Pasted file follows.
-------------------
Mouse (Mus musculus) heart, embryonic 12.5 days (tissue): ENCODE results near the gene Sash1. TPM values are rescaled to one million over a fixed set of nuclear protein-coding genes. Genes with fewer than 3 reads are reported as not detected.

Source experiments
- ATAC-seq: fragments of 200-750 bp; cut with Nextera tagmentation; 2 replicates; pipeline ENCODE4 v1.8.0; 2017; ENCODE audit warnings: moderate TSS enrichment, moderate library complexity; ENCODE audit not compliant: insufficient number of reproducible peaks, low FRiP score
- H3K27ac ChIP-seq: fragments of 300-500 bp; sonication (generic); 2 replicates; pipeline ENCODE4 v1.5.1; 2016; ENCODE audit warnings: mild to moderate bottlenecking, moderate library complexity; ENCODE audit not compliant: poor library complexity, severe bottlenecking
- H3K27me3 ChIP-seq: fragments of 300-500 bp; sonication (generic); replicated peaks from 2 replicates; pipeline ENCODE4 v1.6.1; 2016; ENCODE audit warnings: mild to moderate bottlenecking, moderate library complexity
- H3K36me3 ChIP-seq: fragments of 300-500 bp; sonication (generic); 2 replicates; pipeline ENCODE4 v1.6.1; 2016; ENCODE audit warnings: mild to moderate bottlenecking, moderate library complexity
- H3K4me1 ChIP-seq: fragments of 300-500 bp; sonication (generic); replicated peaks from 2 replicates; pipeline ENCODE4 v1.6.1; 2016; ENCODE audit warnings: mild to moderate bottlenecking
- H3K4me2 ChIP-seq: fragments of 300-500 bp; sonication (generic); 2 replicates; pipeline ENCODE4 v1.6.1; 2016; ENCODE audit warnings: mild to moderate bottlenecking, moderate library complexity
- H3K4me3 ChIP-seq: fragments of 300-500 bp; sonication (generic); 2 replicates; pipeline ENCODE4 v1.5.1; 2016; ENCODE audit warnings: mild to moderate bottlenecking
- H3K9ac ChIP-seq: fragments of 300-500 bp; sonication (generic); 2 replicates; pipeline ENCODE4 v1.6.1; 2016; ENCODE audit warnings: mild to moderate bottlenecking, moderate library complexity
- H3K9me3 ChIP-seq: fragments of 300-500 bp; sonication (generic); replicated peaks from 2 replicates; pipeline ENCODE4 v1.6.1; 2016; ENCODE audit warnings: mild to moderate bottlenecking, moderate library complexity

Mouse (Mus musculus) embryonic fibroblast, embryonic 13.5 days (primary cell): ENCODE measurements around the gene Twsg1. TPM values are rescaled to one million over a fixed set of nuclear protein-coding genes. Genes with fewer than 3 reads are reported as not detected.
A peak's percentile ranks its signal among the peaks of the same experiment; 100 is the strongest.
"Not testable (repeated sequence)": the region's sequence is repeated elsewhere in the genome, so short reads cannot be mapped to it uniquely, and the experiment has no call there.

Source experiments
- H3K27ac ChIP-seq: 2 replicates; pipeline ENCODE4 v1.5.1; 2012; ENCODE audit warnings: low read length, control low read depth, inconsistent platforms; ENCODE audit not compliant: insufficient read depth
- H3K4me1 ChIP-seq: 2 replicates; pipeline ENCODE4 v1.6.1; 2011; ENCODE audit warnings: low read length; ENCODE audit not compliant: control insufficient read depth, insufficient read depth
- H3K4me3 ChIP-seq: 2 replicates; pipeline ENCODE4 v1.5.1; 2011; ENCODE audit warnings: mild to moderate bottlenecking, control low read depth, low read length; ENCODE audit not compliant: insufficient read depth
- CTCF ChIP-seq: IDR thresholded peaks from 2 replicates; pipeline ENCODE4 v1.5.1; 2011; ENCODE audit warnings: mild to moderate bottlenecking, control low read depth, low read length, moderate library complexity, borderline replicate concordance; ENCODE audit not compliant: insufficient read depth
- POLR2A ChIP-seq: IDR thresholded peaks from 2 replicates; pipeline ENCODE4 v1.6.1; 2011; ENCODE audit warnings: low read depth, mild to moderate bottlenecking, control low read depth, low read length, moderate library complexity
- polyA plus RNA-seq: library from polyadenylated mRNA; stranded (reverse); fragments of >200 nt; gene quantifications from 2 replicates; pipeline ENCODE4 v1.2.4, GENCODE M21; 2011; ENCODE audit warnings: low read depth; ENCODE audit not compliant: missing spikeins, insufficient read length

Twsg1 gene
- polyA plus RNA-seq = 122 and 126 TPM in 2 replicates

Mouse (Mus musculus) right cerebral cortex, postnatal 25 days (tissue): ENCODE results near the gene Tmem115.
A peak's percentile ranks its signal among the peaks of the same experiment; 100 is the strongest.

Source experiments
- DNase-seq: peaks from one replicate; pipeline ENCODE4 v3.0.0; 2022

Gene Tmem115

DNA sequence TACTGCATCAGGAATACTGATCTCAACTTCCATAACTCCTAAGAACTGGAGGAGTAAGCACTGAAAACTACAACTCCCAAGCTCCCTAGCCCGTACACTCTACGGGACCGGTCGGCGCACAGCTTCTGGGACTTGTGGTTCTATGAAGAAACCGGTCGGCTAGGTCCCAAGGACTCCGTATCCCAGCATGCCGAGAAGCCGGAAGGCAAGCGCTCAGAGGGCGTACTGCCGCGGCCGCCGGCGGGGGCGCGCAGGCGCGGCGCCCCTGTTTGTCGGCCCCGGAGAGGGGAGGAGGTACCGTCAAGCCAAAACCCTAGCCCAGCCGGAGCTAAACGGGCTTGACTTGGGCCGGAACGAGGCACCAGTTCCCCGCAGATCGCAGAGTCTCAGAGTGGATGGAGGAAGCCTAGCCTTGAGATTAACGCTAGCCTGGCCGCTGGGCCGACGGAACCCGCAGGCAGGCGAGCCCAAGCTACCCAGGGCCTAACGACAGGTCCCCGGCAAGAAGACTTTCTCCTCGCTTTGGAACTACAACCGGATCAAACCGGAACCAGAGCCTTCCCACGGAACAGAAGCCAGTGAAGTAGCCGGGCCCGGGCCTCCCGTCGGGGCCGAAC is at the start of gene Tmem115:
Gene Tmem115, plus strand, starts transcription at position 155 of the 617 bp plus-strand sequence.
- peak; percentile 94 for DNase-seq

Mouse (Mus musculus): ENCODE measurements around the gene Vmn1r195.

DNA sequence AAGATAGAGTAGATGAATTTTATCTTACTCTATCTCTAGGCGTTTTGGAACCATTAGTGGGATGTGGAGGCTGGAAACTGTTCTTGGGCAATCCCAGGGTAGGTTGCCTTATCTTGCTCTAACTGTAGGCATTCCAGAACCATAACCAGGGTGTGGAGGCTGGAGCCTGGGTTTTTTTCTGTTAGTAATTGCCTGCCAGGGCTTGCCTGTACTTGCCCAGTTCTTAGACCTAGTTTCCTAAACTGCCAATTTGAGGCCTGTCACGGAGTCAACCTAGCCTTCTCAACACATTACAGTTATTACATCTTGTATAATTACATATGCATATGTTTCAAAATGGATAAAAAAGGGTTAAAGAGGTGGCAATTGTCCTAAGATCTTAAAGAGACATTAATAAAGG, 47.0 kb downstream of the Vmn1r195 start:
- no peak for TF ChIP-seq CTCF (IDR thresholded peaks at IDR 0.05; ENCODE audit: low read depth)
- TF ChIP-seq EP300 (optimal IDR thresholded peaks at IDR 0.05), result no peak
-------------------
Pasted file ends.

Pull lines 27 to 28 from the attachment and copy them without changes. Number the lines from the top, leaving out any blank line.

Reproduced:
- DNase-seq: peaks from one replicate; pipeline ENCODE4 v3.0.0; 2022

Gene Tmem115